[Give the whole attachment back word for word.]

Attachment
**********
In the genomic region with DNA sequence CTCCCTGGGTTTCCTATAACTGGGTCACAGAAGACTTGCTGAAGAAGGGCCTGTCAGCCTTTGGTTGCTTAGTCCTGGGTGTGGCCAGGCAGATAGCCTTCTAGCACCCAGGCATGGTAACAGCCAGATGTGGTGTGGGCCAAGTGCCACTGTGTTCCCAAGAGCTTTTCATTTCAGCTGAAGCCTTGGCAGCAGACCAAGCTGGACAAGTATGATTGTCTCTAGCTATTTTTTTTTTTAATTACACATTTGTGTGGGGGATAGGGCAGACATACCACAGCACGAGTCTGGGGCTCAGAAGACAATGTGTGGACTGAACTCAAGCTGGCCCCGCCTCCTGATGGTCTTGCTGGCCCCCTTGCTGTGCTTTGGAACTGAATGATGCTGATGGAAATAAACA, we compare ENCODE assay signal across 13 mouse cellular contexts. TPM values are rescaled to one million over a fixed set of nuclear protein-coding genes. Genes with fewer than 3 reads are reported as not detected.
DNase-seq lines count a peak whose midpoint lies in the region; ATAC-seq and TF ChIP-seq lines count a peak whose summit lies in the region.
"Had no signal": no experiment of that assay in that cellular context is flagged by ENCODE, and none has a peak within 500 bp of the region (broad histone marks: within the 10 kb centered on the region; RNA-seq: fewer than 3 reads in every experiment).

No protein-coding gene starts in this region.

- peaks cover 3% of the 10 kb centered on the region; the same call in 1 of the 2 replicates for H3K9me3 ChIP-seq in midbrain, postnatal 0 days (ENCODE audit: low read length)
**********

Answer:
In the genomic region with DNA sequence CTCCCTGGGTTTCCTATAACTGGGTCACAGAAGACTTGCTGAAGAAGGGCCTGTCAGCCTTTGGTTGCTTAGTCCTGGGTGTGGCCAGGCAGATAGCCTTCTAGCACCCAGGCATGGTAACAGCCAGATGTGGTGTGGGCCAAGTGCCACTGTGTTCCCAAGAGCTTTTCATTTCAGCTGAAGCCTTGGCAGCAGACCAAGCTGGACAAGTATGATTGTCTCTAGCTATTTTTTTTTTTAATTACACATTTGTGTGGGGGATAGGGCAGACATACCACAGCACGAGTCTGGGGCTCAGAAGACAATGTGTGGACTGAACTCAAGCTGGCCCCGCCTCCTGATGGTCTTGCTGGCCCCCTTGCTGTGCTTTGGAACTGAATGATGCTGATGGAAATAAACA, we compare ENCODE assay signal across 13 mouse cellular contexts. TPM values are rescaled to one million over a fixed set of nuclear protein-coding genes. Genes with fewer than 3 reads are reported as not detected.
DNase-seq lines count a peak whose midpoint lies in the region; ATAC-seq and TF ChIP-seq lines count a peak whose summit lies in the region.
"Had no signal": no experiment of that assay in that cellular context is flagged by ENCODE, and none has a peak within 500 bp of the region (broad histone marks: within the 10 kb centered on the region; RNA-seq: fewer than 3 reads in every experiment).

No protein-coding gene starts in this region.

- peaks cover 3% of the 10 kb centered on the region; the same call in 1 of the 2 replicates for H3K9me3 ChIP-seq in midbrain, postnatal 0 days (ENCODE audit: low read length)